Acute Respiratory Failure
Medically reviewed by Drugs.com. Last updated on Jan 5, 2023.
Acute respiratory failure (ARF)
is a condition that happens when your lungs cannot get enough oxygen into your blood. ARF can also happen when your lungs cannot get the carbon dioxide out of your blood. A buildup of carbon dioxide in your blood can cause damage to your organs. The decrease in oxygen and the buildup of carbon dioxide can happen at the same time. Acute respiratory failure may develop in minutes, hours, or days.
Call your local emergency number (911 in the US) or have someone call if:
- You have more trouble catching your breath.
- You have stopped breathing.
Call your doctor if:
- You have new symptoms.
- Your symptoms get worse.
- You have questions or concerns about your condition or care.
depends on the cause and how severe your symptoms are. You may need any of the following:
- Medicines may be given to open your airways or relieve fluid buildup in your arms or legs. You may also need medicines to treat the cause of your ARF.
- Extra oxygen may be given if your blood oxygen levels are low.
- Ventilation helps get oxygen into your lungs and carbon dioxide out. Ventilation also makes the work of breathing easier. Some systems, such as a CPAP or BiPAP, may only be needed while you sleep. A mechanical ventilator may be needed some or all of the time. It is attached to a mask or breathing tube.
- A procedure may be used to drain fluid if you have a pleural effusion (fluid between the lining of the lungs and the chest). Air may be drained from around your lung if you have a collapsed lung.
Manage or prevent shortness of breath:
- Check your oxygen level, if directed. Your healthcare provider may recommend you use a pulse oximeter (pulse ox). A pulse ox is a device that measures the amount of oxygen in your blood. You may be given an oxygen level goal for when you are at rest and another goal for activity.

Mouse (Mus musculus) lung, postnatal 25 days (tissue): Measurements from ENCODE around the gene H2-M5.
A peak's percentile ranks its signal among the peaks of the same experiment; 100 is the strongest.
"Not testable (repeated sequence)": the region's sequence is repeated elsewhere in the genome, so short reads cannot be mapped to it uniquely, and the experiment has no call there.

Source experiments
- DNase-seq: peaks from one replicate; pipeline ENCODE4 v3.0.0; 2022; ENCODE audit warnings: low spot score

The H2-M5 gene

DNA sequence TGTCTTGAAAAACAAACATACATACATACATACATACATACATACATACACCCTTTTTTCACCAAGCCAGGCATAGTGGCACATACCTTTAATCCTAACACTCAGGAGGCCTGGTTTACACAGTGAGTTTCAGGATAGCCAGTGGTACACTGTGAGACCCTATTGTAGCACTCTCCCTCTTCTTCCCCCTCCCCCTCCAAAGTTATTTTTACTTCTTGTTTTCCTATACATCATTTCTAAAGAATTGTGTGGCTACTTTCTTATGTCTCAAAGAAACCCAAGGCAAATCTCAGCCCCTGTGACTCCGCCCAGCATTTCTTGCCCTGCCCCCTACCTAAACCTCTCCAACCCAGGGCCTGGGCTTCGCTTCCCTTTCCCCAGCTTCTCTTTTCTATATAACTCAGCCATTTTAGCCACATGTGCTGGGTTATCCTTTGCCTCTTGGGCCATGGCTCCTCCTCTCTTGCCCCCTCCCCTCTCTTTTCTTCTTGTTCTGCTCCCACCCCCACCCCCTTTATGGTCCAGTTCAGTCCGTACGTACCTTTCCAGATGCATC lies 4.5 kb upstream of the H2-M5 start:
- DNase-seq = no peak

- Use your oxygen as directed. You may need extra oxygen if your blood oxygen level is lower than it should be.
- Use pursed-lip breathing any time you feel short of breath. Take a deep breath in through your nose. Slowly breathe out through your mouth with your lips pursed for twice as long as you inhaled. You can also practice this breathing pattern while you bend, lift, climb stairs, or exercise. It slows down your breathing and helps move more air in and out of your lungs.
- Do not smoke. Nicotine and other chemicals in cigarettes and cigars can cause lung damage and make your symptoms worse. Ask your healthcare provider for information if you currently smoke and need help to quit. E-cigarettes or smokeless tobacco still contain nicotine. Talk to your healthcare provider before you use these products. Secondhand smoke can also make your symptoms worse. Avoid others who are smoking.
- Prevent the spread of germs. Wash your hands often with soap and water. Use gel hand cleanser when soap and water are not available. Do not touch your eyes, nose, or mouth unless you have washed your hands first. Cover your mouth when you cough. Cough into a tissue or your shirtsleeve so you do not spread germs from your hands. If you are sick, stay away from others as much as possible.
- Limit alcohol. A drink of alcohol is 12 ounces of beer, 5 ounces of wine, or 1½ ounces of liquor.
- Ask about vaccines you may need. Vaccines can help prevent some lung infections. Examples include pneumonia, COVID-19, pertussis (whooping cough), tuberculosis (TB), and diphtheria. Get a flu vaccine every year as soon as it is recommended, usually in September or October.
- Prepare for emergencies. Keep phone numbers for your healthcare provider, hospital, and someone close to you with you at all times.
Follow up with your doctor as directed:
You may need more tests or treatments. Write down your questions so you remember to ask them during your visits.
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